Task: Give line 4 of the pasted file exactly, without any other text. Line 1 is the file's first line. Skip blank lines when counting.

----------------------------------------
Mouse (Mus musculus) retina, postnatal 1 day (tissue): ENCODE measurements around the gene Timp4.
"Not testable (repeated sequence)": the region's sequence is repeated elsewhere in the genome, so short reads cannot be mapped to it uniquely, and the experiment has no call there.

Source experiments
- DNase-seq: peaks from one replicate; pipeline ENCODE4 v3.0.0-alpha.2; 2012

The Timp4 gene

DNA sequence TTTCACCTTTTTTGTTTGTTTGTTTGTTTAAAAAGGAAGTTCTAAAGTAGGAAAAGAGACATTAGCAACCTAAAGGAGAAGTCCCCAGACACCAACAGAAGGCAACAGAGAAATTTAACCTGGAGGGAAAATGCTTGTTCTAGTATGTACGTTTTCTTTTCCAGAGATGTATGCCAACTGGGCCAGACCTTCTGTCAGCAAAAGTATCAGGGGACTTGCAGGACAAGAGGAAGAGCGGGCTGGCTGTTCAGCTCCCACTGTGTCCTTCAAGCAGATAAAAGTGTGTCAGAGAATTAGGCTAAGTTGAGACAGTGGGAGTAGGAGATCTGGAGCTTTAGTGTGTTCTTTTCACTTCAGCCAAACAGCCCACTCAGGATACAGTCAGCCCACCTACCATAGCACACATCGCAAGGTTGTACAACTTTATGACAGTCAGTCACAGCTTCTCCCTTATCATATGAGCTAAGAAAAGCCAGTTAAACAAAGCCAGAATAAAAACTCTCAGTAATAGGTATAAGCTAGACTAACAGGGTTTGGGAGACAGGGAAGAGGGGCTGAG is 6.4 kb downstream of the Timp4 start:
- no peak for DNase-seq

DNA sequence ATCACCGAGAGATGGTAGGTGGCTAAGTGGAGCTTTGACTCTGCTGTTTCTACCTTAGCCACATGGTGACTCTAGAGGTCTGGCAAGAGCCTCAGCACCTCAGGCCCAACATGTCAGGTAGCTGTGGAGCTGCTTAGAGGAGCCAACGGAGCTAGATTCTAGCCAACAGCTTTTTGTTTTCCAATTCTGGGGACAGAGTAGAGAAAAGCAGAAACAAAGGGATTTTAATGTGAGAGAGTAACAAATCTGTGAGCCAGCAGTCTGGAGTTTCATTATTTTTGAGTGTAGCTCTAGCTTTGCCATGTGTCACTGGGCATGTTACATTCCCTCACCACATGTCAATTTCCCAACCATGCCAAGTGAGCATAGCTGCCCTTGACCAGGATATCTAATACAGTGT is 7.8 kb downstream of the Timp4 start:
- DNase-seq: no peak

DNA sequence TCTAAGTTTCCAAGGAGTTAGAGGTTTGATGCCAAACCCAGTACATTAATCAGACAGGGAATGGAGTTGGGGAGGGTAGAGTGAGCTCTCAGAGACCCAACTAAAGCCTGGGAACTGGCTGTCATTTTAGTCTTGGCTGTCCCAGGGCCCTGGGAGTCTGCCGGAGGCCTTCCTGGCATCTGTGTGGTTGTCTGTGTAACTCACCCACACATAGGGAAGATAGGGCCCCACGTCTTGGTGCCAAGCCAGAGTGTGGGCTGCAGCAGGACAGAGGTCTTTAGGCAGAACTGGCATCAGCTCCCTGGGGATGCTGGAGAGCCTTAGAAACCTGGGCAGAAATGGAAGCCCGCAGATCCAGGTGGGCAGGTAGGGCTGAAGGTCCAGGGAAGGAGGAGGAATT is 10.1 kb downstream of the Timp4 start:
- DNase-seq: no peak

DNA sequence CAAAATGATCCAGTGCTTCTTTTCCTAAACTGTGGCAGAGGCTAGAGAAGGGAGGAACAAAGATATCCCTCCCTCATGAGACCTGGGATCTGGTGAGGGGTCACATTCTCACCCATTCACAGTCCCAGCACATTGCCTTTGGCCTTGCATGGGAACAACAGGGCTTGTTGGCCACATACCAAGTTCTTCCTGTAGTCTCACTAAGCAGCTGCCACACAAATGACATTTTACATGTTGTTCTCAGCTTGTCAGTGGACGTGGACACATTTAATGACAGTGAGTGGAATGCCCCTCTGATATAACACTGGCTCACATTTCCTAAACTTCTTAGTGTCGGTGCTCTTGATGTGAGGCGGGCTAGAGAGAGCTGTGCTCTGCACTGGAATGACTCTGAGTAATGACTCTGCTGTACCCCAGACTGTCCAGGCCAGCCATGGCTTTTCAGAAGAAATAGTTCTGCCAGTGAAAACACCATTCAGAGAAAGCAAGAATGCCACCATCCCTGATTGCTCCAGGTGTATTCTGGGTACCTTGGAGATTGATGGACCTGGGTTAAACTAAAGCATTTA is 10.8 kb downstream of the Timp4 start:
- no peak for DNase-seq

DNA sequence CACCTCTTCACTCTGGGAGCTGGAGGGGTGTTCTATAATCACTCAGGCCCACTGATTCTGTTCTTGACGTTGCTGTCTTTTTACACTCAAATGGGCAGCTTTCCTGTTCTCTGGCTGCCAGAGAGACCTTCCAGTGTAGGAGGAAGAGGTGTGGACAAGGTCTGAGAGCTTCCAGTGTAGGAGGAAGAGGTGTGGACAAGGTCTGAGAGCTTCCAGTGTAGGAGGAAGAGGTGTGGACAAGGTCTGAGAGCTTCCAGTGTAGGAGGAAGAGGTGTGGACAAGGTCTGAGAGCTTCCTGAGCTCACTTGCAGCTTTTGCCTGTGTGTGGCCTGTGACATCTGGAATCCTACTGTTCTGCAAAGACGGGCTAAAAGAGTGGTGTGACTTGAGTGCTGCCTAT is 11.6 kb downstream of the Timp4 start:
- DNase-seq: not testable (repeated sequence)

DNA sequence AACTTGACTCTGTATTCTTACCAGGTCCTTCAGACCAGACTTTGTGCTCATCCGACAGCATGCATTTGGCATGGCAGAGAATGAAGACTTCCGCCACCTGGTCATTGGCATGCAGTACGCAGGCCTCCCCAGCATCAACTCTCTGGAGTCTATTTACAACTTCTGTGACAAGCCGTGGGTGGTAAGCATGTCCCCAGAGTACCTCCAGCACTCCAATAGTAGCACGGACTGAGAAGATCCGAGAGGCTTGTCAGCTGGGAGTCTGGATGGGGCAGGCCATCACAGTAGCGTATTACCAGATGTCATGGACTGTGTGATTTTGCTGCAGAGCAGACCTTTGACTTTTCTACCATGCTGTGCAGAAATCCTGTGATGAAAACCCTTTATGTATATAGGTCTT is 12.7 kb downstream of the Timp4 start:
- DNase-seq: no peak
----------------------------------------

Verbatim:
- DNase-seq: peaks from one replicate; pipeline ENCODE4 v3.0.0-alpha.2; 2012